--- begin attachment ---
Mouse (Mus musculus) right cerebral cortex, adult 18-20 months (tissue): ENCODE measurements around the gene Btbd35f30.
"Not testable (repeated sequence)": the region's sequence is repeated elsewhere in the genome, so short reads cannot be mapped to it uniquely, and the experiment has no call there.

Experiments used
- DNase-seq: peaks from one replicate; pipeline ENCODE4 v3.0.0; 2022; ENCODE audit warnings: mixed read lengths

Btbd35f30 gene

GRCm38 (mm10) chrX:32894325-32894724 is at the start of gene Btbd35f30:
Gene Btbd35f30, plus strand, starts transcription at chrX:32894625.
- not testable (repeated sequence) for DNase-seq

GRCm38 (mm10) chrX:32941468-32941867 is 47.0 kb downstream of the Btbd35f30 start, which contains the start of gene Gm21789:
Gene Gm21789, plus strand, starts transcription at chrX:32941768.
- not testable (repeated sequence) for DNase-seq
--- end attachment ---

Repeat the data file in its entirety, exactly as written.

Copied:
Mouse (Mus musculus) right cerebral cortex, adult 18-20 months (tissue): ENCODE measurements around the gene Btbd35f30.
"Not testable (repeated sequence)": the region's sequence is repeated elsewhere in the genome, so short reads cannot be mapped to it uniquely, and the experiment has no call there.

Experiments used
- DNase-seq: peaks from one replicate; pipeline ENCODE4 v3.0.0; 2022; ENCODE audit warnings: mixed read lengths

Btbd35f30 gene

GRCm38 (mm10) chrX:32894325-32894724 is at the start of gene Btbd35f30:
Gene Btbd35f30, plus strand, starts transcription at chrX:32894625.
- not testable (repeated sequence) for DNase-seq

GRCm38 (mm10) chrX:32941468-32941867 is 47.0 kb downstream of the Btbd35f30 start, which contains the start of gene Gm21789:
Gene Gm21789, plus strand, starts transcription at chrX:32941768.
- not testable (repeated sequence) for DNase-seq